September 26, 2017

Deadly to Believe: Modern martyrdom now a daily reality for many

A destroyed car is seen outside a school in Homs, Syria. Two car bombs exploded near the school in October 2014, killing at least 47 school children. For many Christians throughout the Middle East and further afield in continents like Africa this violence has become a daily reality. Source: Jesuit Refugee Service

It seems that what has been the case for some time is starting to be acknowledged publicly — that Christians are the most persecuted religious group in the world today.

Over the past few years Pope Francis has spoken repeatedly about the persecution of Christians around the world, condemning both the persecution and the deafening silence from the world in response to it.

Pleading with Christians in 2015 the Pope said, “We see our brothers and sisters who are still being persecuted, decapitated and crucified for their faith in You [Jesus], before our very eyes and often with our complicit silence.” (w2.vatican.va, 3 April 2015)

The Pope doesn’t mince words here—if we are silent, we are complicit. The response from Christians, and the world, has been slow, to say the least.

A police task force arrives to demolish an altar at an underground prayer house in Anzhuang, Hebei province, in 2015. Source: UCA NEWS

The plight of persecuted Christians was again brought to the world’s attention recently with the bombings of two Coptic Christian churches in Egypt on Palm Sunday this year.

In early April Federal MP Michael Sukkar called on the Turnbull government to formally recognise the massacre of Christians in Iraq and Syria by Islamic State (ISIS) as “genocide” and NSW MP, Damian Tudehope, announced that he intends to call on the NSW state government to do likewise. In his address to the Legislative Assembly, Mr Tudehope said Christians in the Middle East have endured persecution for “a very long time” and that “it is a problem we in the West are only just waking up to now.”

The Australian Catholic Bishops Conference also acknowledged in February this year, in a submission to a Federal Inquiry into freedom of religion, that Christianity is “the most persecuted religious group in the world” and expressed concern about the growing threat to religious liberty in Western countries due to “aggressive atheism”.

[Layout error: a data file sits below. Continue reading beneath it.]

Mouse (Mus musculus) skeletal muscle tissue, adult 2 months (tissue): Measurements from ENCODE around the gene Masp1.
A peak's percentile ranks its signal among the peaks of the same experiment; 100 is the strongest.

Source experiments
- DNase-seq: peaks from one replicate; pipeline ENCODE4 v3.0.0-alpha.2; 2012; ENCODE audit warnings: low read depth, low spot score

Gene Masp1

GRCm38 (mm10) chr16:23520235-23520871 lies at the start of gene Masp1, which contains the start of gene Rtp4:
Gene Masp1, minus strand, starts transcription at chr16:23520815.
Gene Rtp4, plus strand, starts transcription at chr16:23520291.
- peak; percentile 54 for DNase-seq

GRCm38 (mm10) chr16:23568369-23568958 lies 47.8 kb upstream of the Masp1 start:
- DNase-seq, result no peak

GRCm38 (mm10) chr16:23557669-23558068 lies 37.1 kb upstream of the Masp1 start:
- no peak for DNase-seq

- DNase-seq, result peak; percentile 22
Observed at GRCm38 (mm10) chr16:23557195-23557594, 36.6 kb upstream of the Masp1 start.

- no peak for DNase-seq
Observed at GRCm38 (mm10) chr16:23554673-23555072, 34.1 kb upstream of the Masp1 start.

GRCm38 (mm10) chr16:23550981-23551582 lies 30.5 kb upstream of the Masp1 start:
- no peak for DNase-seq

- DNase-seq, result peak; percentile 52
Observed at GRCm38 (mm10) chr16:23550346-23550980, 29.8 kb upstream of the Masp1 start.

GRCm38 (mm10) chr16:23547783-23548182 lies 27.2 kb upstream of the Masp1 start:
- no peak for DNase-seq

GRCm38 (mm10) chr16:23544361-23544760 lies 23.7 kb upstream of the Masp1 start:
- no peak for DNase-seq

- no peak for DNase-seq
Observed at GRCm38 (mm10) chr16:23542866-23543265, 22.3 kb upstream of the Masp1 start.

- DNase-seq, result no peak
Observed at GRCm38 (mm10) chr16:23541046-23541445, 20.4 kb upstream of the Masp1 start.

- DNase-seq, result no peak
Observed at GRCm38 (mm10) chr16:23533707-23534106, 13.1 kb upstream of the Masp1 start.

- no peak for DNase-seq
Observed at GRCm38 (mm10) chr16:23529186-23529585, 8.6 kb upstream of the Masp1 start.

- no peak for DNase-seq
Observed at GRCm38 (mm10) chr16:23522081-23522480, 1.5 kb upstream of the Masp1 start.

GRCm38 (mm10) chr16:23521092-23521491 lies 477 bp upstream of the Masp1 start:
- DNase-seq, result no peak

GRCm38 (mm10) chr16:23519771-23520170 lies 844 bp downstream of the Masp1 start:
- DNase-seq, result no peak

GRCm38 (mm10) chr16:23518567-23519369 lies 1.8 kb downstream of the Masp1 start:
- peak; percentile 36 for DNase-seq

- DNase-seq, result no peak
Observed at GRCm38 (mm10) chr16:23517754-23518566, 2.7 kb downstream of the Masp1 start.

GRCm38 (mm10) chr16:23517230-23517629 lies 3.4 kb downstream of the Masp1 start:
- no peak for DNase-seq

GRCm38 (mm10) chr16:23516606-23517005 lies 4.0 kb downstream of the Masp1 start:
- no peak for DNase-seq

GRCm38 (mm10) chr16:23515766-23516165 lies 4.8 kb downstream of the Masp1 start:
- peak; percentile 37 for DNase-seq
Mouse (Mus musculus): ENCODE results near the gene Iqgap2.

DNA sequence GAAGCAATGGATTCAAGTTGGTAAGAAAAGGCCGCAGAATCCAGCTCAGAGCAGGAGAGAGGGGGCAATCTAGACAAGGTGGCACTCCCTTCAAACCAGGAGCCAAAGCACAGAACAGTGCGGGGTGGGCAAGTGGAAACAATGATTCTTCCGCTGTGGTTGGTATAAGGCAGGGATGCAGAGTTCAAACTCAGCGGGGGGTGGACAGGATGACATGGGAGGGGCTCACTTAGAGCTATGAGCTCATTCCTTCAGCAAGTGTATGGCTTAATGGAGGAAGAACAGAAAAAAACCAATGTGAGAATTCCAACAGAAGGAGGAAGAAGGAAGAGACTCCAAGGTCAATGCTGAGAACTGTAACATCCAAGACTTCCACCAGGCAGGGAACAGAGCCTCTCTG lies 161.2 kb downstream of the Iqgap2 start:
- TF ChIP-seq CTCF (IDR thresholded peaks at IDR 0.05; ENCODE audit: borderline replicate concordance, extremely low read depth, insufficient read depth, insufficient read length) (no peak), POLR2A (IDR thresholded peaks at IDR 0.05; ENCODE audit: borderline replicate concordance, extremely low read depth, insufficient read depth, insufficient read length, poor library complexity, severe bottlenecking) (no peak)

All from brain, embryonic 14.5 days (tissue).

The situation around the world

Christians faced harassment in 151 countries around the world in 2014, according to the Pew Research Centre—a non-partisan American think-tank—while Muslims faced harassment in 135 countries and Jews in 95.

The mother of one of the victims of an attack on a group of Coptic Christians that took place on 26 May attends a funeral at the Sacred Family Church in Minya, Egypt, that same day. Source: Mohamed Abd El Ghany, Reuters

When he was in Australia last year, American journalist John L Allen Jr, Editor of Crux and author of The Global War on Christians, said, “It is a statistical fact that today Christians are, by some order of magnitude, the most persecuted religious body on the planet.”

In his book, Allen cites President of the International Society for Human Rights, Martin Lessenthin, who estimated in 2009 that 80 percent of acts of religious discrimination around the world were committed against Christians.

The Centre for the Study of Global Christianity (CSGC) has estimated that 100,000 Christians were martyred each year from the year 2000 to 2010.

While Islamic extremism is responsible for much anti-Christian persecution today, countries with communist and atheistic regimes such as North Korea, China and Vietnam, are also some of the worst places on earth for Christians.

The CSGC estimated there have been 70 million Christian martyrs throughout history, and more than half of those were killed in the 20th century under fascist and communist regimes.